As long as Ministers enjoy this trust, they may consider themselves among the most powerful and sovereign rulers on earth... While the Ministers are endowed with the highest authority, which rests on the trust of the people's representatives, the field of their political activity can be considered almost unlimited. "Control over the legislative activity of the Parliament has actually become an independent function of the government. This control is carried out in two main areas.First, the government is the main source of legislative initiative. In the presidential republics, the government's capacity in this regard is limited to a certain extent. In the United States, for example, The President, who does not have the constitutional right of legislative initiative, addresses Congress with messages containing legislative proposals developed in the Executive branch. Then a member of Congress makes a proposal in the form of a bill on his or her own behalf. Such bills are called administration bills, or initiative bills. At the suggestion of the President and his subordinate bodies and persons, up to 30% of draft laws are submitted to Congress. In parliamentary countries, the government is in fact the only subject of legislative initiative. Secondly, the government has a decisive influence on the legislative process. In the presidential republics, the government exercises this control to a lesser extent and in other forms than in parliamentary countries, but it is still quite effective. As a General rule, in presidential republics, the government uses the veto and direct contact with parliamentarians, while party factions play a much smaller role, while in parliamentary countries factions are the main means by which the government controls the legislative process.
The normative work of the government is one of the main directions of its work; governments in some countries are increasingly engaged in this activity, actively invading the exclusive competence of Parliament. The government is the author of most of the regulations in force in any state. Within the framework of the regulatory activities of the government, three main areas can be identified. The government issues various kinds of regulations on the basis and pursuant to parliamentary laws. This is the case of normative acts adopted on matters not generally within the exclusive competence of Parliament. The government acts in this group are of subordinate character.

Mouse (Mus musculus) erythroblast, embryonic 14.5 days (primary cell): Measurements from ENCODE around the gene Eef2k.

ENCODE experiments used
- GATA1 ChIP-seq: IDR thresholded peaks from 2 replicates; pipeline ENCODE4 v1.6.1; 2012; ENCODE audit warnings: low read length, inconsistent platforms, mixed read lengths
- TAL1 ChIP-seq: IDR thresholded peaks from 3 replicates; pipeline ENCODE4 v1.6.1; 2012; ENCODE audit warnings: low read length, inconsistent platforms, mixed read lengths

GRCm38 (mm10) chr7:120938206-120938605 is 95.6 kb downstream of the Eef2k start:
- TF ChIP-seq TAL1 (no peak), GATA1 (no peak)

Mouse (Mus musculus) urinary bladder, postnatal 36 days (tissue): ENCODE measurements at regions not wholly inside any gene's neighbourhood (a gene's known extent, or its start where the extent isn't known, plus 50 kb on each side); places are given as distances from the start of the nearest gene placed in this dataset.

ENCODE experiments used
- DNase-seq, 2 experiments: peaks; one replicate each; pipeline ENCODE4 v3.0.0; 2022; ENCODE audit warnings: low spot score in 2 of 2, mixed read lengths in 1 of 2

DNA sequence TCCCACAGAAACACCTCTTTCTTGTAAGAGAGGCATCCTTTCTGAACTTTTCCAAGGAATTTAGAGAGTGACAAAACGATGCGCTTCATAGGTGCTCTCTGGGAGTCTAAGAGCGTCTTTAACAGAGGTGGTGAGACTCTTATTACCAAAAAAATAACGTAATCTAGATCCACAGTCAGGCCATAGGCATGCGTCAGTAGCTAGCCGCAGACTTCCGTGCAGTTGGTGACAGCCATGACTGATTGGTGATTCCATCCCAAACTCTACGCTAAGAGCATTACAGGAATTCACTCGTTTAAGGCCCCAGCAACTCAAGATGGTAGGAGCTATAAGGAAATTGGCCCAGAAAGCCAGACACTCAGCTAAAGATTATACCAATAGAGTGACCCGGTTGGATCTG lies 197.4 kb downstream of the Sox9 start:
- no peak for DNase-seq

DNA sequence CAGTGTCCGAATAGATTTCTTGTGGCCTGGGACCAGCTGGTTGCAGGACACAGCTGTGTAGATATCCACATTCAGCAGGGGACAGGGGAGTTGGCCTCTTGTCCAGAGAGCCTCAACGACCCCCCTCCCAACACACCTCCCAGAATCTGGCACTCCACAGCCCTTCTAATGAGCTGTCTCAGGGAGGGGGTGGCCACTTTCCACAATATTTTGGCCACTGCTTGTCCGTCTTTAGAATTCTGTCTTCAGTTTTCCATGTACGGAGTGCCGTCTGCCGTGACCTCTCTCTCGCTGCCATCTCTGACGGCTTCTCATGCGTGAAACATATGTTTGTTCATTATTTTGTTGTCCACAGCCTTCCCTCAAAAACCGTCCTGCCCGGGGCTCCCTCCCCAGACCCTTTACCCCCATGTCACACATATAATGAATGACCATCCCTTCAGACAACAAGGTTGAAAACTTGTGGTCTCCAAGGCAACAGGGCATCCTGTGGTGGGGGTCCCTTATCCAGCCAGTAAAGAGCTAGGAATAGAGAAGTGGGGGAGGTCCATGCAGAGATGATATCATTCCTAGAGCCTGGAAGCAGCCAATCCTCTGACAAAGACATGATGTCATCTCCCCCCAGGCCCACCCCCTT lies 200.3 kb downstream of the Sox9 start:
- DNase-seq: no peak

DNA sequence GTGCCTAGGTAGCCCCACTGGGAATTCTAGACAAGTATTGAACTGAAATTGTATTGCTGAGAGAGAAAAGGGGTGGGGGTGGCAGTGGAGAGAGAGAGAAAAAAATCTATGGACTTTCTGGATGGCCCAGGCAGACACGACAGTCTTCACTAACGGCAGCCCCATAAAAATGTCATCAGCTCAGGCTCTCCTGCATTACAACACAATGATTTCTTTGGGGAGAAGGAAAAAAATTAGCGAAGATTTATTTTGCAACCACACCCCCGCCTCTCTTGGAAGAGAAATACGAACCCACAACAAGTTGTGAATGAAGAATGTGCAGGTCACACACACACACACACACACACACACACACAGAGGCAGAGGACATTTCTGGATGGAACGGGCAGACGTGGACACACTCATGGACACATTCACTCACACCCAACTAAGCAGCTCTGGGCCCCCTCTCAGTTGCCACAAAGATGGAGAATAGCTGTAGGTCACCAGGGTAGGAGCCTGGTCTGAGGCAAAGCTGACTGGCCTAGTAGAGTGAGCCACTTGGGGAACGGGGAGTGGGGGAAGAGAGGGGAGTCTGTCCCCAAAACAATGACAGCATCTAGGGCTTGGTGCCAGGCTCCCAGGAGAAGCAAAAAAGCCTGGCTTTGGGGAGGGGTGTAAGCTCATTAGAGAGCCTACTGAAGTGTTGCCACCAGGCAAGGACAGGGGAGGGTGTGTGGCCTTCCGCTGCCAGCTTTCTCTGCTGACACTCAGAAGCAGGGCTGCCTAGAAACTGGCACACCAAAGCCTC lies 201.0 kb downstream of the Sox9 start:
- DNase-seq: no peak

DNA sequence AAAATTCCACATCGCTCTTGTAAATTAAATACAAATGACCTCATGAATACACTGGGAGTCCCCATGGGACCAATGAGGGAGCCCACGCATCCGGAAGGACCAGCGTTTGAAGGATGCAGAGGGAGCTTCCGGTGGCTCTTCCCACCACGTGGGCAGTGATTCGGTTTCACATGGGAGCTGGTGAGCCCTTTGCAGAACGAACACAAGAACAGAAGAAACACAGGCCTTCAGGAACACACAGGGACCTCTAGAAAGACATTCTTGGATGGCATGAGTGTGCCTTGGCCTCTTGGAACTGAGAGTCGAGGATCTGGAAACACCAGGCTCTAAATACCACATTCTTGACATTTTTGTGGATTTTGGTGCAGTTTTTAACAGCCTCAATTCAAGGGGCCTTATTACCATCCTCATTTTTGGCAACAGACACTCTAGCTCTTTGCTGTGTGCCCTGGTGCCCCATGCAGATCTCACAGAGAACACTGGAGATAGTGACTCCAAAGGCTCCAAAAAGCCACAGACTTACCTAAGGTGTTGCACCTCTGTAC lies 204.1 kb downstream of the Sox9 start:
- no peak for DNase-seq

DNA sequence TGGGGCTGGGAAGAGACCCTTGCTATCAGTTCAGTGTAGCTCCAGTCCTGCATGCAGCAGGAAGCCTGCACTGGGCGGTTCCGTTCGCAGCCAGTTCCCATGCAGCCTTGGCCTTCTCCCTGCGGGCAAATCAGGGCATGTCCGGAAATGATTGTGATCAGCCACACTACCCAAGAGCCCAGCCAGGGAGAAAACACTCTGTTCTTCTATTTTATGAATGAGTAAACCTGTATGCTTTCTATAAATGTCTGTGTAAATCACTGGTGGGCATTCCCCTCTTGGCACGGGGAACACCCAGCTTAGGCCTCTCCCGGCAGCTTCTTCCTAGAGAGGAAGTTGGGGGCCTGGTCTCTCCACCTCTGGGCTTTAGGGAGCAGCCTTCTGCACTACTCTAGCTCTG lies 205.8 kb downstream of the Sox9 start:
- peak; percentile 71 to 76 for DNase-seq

The government issues regulations under the direct or indirect power of Parliament. The power of attorney may be expressed explicitly in a parliamentary law or it is implied if the law is formulated vaguely. In France and Italy such laws are called "laws-framework", in Anglo - Saxon countries - "skeletal legislation". The government is thus empowered to issue regulations on subjects of legal regulation that fall within the exclusive competence of Parliament. In this case, the Parliament delegates its powers directly or indirectly to the government.
The government issues regulations containing General rules of conduct on matters within the exclusive competence of Parliament, without any authorization from the latter. In a number of countries, however, these acts must subsequently be approved by Parliament. Thus, in Italy, decrees issued by the Government, if necessary and urgent, under its own responsibility, lose their force from the moment of publication, if they have not been approved by the Parliament within 60 days after their publication (part 2 and 3 of article 77 of the Constitution). The second and third standard - setting activities of the government - delegated legislation-in the modern era are the main forms of its standard-setting activities.In the UK, delegated legislation is widely disseminated and implemented by all levels of government. The subjects of this legislation are Ministers, who have the right to delegate their right to issue regulations to the heads of their subordinate institutions and agencies, and those, in turn, can transfer this right to subordinate agencies, resulting in a multi-stage sub-delegation. Local government bodies also belong to the subjects of delegated legislation.
Acts of delegated legislation in the UK far outnumber parliamentary laws. Parliamentary and judicial control over delegated legislation, legally existing in the UK, is weak in practice.In the United States, delegated legislation is implemented by both the President and heads of Executive departments and numerous Federal agencies. Decrees, orders, proclamations, military orders, directives, regulations, etc.issued in this order have the same legal force as acts of Congress. There are no limits to delegated legislation.